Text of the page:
Monday, September 29, 2014

Leaves and critiques

[A week or so ago I praised The Gold Leaves, Ted Jenner's new book about the death-poems of ancient Greece. As this poster, which was sent to me by Brett Cross, the proprietor of Titus Books and Atuanui Press, shows, The Gold Leaves will be launched next month alongside Murray Edmond's Then It Was Now Again: Selected Critical Writings, a book that excavates the cultural artefacts of a much more recent historical era. 

I wrote the introduction to Then It Was Now Again, and I'll be MCing the launch on October the 9th. I promise not to tell any 'knock knock' jokes.

Brett Cross doesn't like pre-launch leaks, but here are a couple of excerpts from the introduction to Then It Was Now Again that hopefully gives an idea of the book's historical importance and contemporary relevance.]

To read this selection from Murray Edmond’s essays, reviews, interviews, and letters is to take a ride through forty years of New Zealand’s cultural, social, and political history. 

Discussions of esoteric art theories, polemical interventions in literary spats, eyewitness accounts of political tumult, and anecdotes from the author’s private life are equally at home in this book, as Edmond carries us from the revolutionary era of his youth through the crises and conflicts of the eighties into the twenty-first century...

Murray Edmond’s career as a poet, critic, teacher, and activist for theatre has been made in the shadow of the failure of the utopian project of the sixties and early seventies. But Then It Was Now Again is a book full of optimism, as well as disappointment, because it shows Edmond holding on to the best parts of the radicalism of his youth as he engages with a changing world. 

Edmond’s apprenticeship as a revolutionary gives a critical edge to all of his texts. Whether he is explicating a poem, reviewing a play, or examining a government policy, Edmond always has one eye on an alternative, better world, where poets do not have to write in their spare time, Kiwi plays attract the same crowds as the latest product from Hollywood, and governments are concerned with more than the interests of business. 
Edmond’s sense of dissatisfaction is balanced by a constant curiosity. As the reviews in this book show, he has a prodigious appetite for new books, plays, films, and music. He finds evidence, in these works, of the continued vitality of New Zealand culture...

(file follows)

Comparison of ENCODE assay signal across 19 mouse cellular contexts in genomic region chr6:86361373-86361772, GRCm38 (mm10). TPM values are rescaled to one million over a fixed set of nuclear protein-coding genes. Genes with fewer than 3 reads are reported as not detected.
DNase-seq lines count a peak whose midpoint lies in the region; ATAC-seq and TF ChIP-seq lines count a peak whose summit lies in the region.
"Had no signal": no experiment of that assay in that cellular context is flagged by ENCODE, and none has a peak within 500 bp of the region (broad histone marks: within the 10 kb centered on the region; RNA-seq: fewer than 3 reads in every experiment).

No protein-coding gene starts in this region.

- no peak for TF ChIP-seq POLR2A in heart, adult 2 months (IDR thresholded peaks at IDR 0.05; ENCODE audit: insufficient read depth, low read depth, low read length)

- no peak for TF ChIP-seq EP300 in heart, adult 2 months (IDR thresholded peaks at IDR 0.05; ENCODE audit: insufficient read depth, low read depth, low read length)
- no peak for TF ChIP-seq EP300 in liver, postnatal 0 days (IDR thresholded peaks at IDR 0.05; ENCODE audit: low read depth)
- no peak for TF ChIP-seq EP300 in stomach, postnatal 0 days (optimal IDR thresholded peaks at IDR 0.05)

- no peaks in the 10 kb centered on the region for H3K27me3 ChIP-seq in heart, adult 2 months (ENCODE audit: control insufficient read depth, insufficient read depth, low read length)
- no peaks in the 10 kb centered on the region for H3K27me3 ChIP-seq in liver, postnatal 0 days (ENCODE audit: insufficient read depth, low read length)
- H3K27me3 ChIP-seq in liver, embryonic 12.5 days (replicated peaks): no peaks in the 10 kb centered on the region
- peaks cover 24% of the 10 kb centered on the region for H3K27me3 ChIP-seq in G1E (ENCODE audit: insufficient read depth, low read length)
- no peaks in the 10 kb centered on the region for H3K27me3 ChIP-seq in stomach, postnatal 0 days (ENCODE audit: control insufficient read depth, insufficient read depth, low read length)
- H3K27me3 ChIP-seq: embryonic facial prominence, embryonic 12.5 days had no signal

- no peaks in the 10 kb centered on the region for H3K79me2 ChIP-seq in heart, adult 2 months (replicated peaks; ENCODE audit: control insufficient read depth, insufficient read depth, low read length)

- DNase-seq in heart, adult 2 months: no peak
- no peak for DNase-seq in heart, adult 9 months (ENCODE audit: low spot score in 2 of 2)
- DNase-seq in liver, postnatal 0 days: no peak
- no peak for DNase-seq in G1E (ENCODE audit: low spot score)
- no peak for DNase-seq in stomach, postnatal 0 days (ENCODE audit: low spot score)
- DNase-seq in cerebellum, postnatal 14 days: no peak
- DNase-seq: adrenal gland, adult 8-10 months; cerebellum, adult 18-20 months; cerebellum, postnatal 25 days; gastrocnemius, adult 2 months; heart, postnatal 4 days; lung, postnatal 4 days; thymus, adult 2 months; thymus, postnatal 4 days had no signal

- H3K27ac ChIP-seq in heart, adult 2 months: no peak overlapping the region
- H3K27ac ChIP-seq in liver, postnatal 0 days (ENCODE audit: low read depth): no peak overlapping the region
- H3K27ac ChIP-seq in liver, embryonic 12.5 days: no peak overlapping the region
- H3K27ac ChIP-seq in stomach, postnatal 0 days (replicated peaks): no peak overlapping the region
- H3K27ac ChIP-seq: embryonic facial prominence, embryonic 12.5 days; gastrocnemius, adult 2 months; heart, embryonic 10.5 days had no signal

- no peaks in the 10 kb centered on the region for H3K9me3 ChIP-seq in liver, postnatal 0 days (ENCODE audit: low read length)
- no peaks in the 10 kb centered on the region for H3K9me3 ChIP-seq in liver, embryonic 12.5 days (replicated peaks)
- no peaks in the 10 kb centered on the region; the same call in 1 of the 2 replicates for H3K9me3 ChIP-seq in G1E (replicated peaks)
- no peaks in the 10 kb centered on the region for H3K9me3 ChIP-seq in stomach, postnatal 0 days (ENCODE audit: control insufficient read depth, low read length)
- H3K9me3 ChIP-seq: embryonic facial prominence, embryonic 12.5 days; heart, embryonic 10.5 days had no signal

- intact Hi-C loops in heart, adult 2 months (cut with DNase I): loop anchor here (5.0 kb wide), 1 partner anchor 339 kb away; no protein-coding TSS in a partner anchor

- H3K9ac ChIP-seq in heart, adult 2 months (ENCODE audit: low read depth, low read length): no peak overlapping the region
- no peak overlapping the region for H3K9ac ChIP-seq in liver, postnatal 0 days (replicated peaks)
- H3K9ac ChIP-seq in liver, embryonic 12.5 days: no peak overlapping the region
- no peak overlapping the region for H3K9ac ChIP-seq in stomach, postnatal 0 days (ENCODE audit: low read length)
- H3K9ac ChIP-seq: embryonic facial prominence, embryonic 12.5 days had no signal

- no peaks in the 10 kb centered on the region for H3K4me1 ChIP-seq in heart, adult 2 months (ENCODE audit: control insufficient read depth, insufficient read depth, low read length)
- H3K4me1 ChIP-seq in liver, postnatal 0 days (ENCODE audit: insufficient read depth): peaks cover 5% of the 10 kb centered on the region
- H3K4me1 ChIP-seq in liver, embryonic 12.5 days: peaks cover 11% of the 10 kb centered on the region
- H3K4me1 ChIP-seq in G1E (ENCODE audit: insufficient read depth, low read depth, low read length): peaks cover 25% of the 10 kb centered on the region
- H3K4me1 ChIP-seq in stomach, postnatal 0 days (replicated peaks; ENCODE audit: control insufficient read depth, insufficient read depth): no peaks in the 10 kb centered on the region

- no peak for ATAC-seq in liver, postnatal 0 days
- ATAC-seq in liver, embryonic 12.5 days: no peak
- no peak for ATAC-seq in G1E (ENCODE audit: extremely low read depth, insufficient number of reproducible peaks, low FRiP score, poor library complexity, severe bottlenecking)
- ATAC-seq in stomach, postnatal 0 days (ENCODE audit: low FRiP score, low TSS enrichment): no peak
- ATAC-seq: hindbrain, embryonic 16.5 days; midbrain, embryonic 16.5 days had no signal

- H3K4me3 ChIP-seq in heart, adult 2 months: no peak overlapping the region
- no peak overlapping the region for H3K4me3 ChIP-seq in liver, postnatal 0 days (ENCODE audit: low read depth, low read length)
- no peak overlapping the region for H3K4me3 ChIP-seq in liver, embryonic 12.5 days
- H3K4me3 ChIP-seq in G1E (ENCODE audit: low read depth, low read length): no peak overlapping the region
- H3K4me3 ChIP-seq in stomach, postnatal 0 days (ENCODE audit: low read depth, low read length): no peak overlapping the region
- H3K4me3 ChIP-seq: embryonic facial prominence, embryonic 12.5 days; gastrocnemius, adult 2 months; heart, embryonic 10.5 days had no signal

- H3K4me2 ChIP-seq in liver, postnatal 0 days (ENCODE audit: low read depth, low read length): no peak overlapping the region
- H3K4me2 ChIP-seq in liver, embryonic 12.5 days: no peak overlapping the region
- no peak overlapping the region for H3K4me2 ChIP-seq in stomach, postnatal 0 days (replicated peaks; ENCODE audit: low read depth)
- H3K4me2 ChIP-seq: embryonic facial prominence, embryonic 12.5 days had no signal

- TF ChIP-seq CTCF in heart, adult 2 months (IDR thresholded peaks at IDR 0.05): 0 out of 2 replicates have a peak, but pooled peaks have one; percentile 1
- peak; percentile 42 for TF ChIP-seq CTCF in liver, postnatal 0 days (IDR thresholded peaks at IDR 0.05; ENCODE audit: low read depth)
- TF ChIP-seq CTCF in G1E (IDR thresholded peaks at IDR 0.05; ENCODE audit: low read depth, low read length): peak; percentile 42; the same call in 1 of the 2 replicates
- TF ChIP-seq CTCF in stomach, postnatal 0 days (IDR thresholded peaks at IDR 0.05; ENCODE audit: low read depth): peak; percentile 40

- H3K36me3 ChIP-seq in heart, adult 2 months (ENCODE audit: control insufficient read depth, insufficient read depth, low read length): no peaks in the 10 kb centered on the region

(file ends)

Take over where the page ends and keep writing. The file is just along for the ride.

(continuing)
And Edmond is curious about much more than art. Because he is loyal to Freed’s claim that life and art are inextricably linked, he finds it difficult to write about the literature of New Zealand without also discussing this country’s sociology and history. He can’t write a short review of Kendrick Smithyman’s book of poems Dwarf with a Billiard Cue, for instance, without recalling the invasion and conquest of the Waikato Kingdom by British imperialists in the 1860s, reflecting on the cycles of boom and bust inherent in capitalism, and applauding the ballooning feats of Leila Adair, fin de siecle New Zealand’s ‘queen of the air’. His essay on the plays of Hone Kouka becomes a meditation on the consequences of Maori urbanisation in the twentieth century. Edmond’s wide-ranging curiosity gives Then It Was Now Again a richness unusual amongst volumes of literary criticism... 

[Posted by Scott Hamilton]


Blogger Richard said...

Looks interesting. Ceteris paribus, I will be there. Both books sound intriguing.

In the Shakespeare! Where I used to wax lyrical...

9:58 pm  
Anonymous Anonymous said...

Why associate alcohol with literature?

3:20 pm  

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